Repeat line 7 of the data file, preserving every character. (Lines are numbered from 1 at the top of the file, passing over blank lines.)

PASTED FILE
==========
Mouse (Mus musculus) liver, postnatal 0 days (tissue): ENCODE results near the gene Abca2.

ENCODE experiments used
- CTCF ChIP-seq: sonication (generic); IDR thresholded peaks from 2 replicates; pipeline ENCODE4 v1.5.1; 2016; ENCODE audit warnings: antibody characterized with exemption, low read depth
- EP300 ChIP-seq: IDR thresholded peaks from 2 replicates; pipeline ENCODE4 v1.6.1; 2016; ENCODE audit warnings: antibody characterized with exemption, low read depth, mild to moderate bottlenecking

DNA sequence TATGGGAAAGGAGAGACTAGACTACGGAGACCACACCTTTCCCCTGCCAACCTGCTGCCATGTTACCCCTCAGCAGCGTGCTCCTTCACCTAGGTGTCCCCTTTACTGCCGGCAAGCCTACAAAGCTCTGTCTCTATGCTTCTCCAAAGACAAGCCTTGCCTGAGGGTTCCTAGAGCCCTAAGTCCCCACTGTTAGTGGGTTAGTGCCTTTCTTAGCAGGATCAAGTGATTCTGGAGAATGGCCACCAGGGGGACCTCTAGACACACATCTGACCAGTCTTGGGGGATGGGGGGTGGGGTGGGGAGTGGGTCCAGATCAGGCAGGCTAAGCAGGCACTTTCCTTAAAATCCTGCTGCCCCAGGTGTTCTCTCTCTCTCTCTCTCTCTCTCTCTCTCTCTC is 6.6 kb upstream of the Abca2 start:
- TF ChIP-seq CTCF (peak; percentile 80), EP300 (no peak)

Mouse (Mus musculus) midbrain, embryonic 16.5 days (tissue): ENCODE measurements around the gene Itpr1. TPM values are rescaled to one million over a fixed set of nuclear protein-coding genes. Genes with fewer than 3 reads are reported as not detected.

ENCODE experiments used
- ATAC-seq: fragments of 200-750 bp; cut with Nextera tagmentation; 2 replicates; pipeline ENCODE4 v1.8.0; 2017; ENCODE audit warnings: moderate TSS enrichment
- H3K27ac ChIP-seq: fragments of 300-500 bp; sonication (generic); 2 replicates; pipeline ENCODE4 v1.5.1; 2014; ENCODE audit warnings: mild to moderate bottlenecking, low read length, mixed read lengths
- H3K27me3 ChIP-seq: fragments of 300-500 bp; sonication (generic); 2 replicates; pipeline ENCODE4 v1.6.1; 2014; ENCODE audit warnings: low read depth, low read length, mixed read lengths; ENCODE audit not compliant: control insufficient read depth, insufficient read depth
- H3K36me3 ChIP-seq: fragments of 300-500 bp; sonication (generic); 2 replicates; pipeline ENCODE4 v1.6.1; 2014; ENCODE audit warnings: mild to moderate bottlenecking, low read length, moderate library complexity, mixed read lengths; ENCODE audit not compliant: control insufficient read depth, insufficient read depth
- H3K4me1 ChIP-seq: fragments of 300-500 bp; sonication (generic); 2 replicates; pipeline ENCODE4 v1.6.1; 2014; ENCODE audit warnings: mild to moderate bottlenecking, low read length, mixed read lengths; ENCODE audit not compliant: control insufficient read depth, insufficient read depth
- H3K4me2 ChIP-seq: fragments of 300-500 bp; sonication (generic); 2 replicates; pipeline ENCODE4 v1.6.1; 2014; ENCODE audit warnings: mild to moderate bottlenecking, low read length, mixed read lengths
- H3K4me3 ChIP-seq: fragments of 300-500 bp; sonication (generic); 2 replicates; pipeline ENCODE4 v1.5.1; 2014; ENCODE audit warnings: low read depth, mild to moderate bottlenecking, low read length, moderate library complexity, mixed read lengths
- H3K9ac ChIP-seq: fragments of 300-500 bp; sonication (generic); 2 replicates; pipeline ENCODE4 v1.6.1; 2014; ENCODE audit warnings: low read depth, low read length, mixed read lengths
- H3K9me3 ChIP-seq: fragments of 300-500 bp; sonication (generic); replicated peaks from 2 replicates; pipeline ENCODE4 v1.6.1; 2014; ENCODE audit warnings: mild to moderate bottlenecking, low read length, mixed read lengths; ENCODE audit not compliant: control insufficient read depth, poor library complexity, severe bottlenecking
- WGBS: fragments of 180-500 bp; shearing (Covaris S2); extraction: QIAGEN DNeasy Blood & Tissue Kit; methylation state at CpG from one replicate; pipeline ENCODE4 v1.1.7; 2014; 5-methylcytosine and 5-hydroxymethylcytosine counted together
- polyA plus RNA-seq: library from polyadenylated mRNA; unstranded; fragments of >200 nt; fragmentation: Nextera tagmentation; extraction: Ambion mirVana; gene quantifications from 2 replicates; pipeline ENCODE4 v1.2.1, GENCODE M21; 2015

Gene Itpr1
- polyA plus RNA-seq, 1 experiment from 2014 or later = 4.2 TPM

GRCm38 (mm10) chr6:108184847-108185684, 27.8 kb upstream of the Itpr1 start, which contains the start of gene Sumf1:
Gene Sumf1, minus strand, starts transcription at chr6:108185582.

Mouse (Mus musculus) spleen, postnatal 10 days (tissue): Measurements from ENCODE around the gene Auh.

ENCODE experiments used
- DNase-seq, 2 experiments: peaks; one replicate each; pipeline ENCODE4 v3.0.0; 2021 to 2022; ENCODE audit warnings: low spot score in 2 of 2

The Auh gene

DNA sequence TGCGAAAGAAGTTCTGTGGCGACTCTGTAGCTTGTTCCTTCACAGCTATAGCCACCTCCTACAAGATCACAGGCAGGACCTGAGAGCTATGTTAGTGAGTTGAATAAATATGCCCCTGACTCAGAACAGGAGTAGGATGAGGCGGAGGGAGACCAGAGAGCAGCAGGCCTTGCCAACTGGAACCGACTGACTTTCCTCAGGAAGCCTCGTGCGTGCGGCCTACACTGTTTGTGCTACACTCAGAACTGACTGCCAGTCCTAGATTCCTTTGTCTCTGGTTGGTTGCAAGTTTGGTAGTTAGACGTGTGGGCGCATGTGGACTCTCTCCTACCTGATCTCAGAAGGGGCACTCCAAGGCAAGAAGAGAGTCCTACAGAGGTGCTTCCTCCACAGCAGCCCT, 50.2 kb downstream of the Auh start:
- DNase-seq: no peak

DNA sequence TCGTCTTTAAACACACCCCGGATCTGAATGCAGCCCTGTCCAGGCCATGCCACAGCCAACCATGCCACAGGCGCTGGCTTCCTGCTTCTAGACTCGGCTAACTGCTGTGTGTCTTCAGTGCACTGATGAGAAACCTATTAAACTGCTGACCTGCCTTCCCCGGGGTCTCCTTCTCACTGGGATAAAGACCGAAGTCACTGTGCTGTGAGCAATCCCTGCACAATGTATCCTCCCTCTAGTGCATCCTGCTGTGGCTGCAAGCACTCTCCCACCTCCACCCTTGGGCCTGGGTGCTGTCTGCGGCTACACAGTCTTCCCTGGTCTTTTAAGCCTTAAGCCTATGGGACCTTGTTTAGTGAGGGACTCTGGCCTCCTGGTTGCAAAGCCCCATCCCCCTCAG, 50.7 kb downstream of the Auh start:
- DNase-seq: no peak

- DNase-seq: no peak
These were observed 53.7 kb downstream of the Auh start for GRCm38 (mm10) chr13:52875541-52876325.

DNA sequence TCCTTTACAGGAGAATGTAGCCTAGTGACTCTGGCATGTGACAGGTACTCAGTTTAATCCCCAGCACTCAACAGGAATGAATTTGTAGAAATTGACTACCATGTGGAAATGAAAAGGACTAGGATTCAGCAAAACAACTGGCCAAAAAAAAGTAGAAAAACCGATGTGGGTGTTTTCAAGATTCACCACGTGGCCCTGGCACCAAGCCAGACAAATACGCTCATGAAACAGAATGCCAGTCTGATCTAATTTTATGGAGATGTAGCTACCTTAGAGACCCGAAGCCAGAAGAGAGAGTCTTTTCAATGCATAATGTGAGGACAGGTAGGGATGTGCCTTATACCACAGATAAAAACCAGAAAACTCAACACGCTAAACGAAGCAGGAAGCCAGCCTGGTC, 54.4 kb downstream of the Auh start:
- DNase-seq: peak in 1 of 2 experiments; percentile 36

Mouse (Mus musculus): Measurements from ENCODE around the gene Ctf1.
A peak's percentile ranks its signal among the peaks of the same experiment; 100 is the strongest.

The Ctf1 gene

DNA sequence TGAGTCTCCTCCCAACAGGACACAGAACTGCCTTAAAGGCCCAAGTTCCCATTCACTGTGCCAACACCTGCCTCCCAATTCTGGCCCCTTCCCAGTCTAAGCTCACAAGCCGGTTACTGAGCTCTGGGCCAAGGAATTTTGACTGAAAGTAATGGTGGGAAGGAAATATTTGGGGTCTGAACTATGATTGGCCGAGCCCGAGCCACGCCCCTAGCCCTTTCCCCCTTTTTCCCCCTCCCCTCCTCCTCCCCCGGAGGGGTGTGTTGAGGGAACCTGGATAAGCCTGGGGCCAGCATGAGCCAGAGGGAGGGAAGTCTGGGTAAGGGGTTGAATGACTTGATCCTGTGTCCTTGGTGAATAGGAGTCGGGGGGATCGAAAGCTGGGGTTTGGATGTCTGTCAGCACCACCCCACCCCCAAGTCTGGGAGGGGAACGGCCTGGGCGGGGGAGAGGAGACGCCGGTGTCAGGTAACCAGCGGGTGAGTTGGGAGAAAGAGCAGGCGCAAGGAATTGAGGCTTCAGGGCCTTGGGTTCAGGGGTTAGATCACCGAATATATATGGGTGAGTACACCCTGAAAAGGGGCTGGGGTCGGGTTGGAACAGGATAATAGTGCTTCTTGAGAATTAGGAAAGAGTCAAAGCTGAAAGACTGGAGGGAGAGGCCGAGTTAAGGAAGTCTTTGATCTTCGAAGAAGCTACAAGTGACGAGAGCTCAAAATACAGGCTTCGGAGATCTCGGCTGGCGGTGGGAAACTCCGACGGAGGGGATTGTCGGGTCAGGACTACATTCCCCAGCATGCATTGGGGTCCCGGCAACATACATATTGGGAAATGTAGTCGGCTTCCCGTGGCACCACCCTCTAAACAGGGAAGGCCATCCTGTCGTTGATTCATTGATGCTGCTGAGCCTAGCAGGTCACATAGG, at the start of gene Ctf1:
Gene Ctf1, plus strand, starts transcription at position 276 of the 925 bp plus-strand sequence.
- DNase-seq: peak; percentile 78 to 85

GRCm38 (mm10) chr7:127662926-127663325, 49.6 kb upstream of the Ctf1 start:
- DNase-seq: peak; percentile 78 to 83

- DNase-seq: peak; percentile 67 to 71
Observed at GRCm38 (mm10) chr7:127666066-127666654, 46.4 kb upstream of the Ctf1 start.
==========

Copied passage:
Mouse (Mus musculus) midbrain, embryonic 16.5 days (tissue): ENCODE measurements around the gene Itpr1. TPM values are rescaled to one million over a fixed set of nuclear protein-coding genes. Genes with fewer than 3 reads are reported as not detected.